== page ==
As I sit in my Engineering Management and Communication lecture, the existential crisis begins once again. Despite extensively researching computer systems engineering in my first year, I still sometimes wonder exactly what it is I am studying. Why am I not doing software or electrical? What makes computer systems different?
In this post, I will cover the key areas computer systems students specialise in, and how they relate to what we learn in our courses.
Computer systems breaks down into 4 key areas:
Computer architecture and microcontrollers
What are the building blocks of a computer processor, and how do they interact?
When we think of architects, we think of cool people who can draw and design buildings. As someone who hasn’t drawn anything but circuits for the past year, I’d hate to see what my buildings would look like. Computer architecture is way cooler because we basically abstract the whole thing with squares and arrows and only get in to the details when necessary.
You learn the basics of computer design and architecture in ELECTENG 101, but we expanded upon this last semester in COMPSYS 201. Have you ever wondered what the practical uses of the timing mechanisms you use are? Why is a computer designed the way it is? Even if you are not directly designing the hardware of your device, understanding computer architecture helps you understand what decisions to make.
Embedded systems design
An embedded system is like a mini-computer with a function within a larger system.
For example, a drone is a mechanical and electrical system, but embedded within it is devices to allow you to control the drone. If all we had to consider is how we are getting the drone to function, our lives would be simple. However, security, speed, and functionality are just some of our design parameters to consider (bring out the 115 MART!). For example, if your drone isn’t secure enough and was hacked remotely, your precious 360 degree shots of the new engineering building could be compromised!
I am still yet to learn much about making things secure besides a bit of fearmongering in COMPSYS 201 and some fancy software design principles within C++ in COMPSYS 202, so I wouldn’t let a second-year computer systems engineer do anything actually important (this is why no one hires second years for internships :(((). I’m sure third-year computer systems students are as secure as can be!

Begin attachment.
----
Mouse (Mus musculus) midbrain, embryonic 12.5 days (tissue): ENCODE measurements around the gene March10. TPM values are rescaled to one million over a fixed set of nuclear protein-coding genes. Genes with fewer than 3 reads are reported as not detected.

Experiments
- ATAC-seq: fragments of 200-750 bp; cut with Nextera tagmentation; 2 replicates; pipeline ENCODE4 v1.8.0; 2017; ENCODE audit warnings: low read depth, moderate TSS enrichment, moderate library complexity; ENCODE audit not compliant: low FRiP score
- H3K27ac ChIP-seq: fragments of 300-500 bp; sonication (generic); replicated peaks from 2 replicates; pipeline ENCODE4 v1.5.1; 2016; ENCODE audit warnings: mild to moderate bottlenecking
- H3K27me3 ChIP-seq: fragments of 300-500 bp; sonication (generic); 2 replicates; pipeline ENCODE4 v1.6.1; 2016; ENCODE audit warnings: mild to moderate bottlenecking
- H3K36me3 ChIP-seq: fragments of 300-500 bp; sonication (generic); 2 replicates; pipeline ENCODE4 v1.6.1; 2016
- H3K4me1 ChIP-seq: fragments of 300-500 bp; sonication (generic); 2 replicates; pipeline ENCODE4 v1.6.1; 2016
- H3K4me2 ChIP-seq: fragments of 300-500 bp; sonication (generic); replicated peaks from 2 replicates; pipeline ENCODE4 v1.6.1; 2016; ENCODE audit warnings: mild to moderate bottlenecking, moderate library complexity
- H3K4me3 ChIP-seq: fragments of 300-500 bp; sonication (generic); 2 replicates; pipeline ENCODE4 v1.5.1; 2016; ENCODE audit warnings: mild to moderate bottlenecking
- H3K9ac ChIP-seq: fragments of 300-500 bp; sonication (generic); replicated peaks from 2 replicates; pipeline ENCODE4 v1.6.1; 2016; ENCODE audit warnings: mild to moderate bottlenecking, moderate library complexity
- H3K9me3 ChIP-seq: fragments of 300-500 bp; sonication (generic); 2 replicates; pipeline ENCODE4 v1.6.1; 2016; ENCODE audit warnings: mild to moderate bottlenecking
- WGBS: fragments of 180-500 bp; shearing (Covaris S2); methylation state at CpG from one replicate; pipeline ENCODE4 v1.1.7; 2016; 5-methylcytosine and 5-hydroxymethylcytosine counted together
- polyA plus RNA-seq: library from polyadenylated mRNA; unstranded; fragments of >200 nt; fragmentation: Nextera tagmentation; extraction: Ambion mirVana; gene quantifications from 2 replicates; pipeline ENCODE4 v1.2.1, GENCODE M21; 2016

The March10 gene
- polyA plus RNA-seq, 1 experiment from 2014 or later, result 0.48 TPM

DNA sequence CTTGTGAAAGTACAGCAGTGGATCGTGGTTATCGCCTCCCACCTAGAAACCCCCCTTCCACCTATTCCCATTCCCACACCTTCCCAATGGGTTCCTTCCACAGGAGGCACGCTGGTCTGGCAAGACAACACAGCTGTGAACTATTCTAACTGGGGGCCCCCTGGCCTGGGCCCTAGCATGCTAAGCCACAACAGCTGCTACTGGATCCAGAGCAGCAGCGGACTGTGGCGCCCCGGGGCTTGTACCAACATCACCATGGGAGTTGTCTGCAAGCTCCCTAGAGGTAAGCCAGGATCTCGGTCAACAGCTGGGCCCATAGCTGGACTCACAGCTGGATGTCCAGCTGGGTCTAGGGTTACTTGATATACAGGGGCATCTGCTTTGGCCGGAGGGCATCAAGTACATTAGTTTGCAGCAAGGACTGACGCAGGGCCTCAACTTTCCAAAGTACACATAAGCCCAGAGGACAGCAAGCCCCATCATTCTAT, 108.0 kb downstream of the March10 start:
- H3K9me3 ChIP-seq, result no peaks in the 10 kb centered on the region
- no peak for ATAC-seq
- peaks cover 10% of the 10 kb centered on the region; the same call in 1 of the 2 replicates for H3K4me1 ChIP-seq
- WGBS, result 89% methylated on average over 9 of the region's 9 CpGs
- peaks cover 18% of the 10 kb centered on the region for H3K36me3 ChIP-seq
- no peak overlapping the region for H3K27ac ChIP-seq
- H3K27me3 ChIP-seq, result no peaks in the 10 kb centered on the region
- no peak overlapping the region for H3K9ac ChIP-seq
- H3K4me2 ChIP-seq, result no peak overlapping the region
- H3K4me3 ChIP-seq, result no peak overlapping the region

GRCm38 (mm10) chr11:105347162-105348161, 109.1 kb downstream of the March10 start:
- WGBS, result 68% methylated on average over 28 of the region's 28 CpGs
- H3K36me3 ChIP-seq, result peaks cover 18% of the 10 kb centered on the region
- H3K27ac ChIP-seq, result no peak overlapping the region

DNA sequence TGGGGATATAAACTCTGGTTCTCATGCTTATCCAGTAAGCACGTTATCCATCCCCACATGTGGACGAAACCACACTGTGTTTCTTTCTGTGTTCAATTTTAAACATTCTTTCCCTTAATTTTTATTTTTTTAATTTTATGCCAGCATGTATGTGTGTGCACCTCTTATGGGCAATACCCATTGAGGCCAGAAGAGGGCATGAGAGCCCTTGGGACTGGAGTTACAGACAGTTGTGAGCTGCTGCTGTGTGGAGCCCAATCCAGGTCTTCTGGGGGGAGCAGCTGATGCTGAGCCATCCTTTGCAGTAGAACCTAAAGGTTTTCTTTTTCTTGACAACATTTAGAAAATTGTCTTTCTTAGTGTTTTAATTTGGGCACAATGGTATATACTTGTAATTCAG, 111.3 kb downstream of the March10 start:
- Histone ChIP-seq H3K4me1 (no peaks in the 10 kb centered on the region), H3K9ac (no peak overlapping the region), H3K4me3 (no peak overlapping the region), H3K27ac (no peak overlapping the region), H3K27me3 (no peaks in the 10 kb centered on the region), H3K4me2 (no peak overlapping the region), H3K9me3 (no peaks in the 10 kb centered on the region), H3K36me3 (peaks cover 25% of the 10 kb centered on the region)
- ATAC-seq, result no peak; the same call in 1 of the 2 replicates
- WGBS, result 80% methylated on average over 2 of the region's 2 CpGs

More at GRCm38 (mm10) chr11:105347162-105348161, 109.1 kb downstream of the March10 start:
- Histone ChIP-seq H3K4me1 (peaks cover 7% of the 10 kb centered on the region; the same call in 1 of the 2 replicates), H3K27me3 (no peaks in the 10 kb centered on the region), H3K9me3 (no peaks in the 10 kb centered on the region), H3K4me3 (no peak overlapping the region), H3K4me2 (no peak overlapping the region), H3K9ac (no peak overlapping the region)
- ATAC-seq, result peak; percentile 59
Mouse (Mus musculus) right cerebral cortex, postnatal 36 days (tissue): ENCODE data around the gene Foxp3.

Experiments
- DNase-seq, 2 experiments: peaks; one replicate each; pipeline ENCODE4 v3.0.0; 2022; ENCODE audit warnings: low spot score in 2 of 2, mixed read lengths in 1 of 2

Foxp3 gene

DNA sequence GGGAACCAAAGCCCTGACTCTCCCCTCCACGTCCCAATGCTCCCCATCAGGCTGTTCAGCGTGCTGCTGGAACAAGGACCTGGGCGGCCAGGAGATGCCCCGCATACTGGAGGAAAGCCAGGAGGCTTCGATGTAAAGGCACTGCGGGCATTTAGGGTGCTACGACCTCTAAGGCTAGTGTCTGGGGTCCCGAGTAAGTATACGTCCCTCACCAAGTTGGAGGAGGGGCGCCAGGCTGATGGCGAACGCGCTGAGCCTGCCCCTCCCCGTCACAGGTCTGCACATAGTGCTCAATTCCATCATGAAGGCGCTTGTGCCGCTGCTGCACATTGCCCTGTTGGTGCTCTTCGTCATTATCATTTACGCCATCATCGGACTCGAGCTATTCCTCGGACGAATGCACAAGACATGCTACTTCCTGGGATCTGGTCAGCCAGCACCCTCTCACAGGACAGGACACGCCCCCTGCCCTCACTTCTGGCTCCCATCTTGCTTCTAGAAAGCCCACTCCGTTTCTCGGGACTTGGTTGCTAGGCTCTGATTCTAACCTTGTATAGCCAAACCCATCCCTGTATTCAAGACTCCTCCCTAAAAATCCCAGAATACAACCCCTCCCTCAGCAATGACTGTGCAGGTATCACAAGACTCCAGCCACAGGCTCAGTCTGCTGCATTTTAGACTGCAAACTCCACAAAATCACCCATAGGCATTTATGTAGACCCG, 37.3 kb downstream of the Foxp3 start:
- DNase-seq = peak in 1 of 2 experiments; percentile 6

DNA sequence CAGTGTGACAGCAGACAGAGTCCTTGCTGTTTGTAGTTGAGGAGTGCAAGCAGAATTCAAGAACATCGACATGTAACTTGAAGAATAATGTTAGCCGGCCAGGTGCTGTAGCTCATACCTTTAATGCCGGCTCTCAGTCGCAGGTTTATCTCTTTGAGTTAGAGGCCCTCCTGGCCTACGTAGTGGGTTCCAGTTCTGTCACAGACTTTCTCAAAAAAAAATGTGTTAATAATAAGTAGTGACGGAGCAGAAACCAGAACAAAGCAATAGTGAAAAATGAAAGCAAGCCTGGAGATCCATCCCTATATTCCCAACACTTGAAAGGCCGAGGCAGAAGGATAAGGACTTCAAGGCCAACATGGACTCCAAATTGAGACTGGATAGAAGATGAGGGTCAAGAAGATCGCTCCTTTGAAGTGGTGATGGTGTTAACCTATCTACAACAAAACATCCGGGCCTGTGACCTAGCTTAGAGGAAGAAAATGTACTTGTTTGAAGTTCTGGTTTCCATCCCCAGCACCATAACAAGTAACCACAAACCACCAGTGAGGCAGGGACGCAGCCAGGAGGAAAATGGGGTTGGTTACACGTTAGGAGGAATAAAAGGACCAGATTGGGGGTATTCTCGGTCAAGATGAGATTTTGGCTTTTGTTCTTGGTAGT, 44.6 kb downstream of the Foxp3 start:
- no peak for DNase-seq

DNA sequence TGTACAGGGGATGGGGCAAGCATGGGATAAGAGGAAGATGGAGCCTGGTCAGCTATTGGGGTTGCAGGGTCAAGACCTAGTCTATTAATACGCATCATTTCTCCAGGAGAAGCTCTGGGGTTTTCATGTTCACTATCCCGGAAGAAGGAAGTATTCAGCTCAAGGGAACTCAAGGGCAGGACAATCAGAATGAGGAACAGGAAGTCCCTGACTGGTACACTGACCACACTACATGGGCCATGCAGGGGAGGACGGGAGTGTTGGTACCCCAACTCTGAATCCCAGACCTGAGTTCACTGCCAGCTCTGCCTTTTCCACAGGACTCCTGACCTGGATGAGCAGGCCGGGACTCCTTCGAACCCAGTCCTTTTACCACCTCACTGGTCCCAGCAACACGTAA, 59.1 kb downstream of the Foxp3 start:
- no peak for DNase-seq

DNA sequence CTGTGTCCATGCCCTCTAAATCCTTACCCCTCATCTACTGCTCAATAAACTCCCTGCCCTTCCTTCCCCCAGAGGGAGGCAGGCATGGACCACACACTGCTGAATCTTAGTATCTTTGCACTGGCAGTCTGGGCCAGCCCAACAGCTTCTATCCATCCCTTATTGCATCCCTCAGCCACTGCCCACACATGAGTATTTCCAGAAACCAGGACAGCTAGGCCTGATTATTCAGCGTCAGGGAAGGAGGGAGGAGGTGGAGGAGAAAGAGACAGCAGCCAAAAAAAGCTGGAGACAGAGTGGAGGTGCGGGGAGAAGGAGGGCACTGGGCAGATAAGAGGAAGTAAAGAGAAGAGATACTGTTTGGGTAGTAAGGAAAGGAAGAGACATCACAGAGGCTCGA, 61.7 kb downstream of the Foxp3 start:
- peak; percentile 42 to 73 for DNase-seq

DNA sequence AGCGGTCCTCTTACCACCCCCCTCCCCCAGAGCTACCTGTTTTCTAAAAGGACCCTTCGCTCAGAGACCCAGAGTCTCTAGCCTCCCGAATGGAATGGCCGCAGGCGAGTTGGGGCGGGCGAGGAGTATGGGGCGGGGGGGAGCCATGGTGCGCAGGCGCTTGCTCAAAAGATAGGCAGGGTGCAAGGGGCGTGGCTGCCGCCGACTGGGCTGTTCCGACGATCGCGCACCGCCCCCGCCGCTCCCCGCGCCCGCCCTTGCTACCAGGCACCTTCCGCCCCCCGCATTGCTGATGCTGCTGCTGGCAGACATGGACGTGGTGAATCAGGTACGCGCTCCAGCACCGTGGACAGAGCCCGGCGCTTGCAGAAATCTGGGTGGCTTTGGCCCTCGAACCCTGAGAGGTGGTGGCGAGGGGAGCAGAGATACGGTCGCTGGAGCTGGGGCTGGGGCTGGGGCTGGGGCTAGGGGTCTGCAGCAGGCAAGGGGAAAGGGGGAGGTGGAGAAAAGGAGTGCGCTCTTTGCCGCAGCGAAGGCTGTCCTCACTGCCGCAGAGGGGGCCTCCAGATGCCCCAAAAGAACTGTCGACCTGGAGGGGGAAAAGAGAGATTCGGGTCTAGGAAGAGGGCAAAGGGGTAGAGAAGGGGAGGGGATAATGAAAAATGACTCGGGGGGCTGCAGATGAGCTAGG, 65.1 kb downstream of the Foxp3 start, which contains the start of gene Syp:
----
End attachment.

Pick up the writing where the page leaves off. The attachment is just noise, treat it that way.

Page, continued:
Hardware design of digital systems
Why is your phone so much thinner this year? How come your gaming PCs frame rate 60fps isn’t cool and unique anymore?
In our second semester course, ELECTENG 209, we have a group project to develop a smart energy monitor. It’s not a matter of just connecting a bunch of Op-amp’s together and calling it a day, When our devices get smaller, we don’t magically shrink every component. We have to consider the design of the system and how each component interacts. These considerations are the process hardware engineers go through every time they make your computers more powerful, and involves programming and hardware design. If you are a lover of programming but do want something more practical, computer systems is a ~fun~ specialisation.
The rumour I heard when I went into computer systems was that 80% of Computer Systems graduates end up going into software. Why? Anyone who does any coding and some design just gets given the title ‘software engineer’. If you think sitting at a desk all day writing code sounds like the ideal life, I wouldn’t worry too much about what specialisation you do as long as it involves some programming.
In computer systems second year, we only have 3 papers that are programming related which are COMPSYS 201 (C & VHDL), ELECTENG 209 (C ), and COMPSYS 202 ( C++) but more important than the languages we learn is the hardware and software design principles behind how to write code for a practical use.
This post was in large part an attempt to convince myself I am doing an at least slightly useful degree (it worked! existential crisis averted once again!). I hope it allows you to consider whether or not you are interested in computer systems. Also, this post is too long, but my ability for summarising has been sucked out by my Engineering Communication course requiring me to summarise 50 pages into 200 words (send help).
Lastly, a question to ask yourself: Which specialisations will allow you to do more of what you enjoyed most in first year?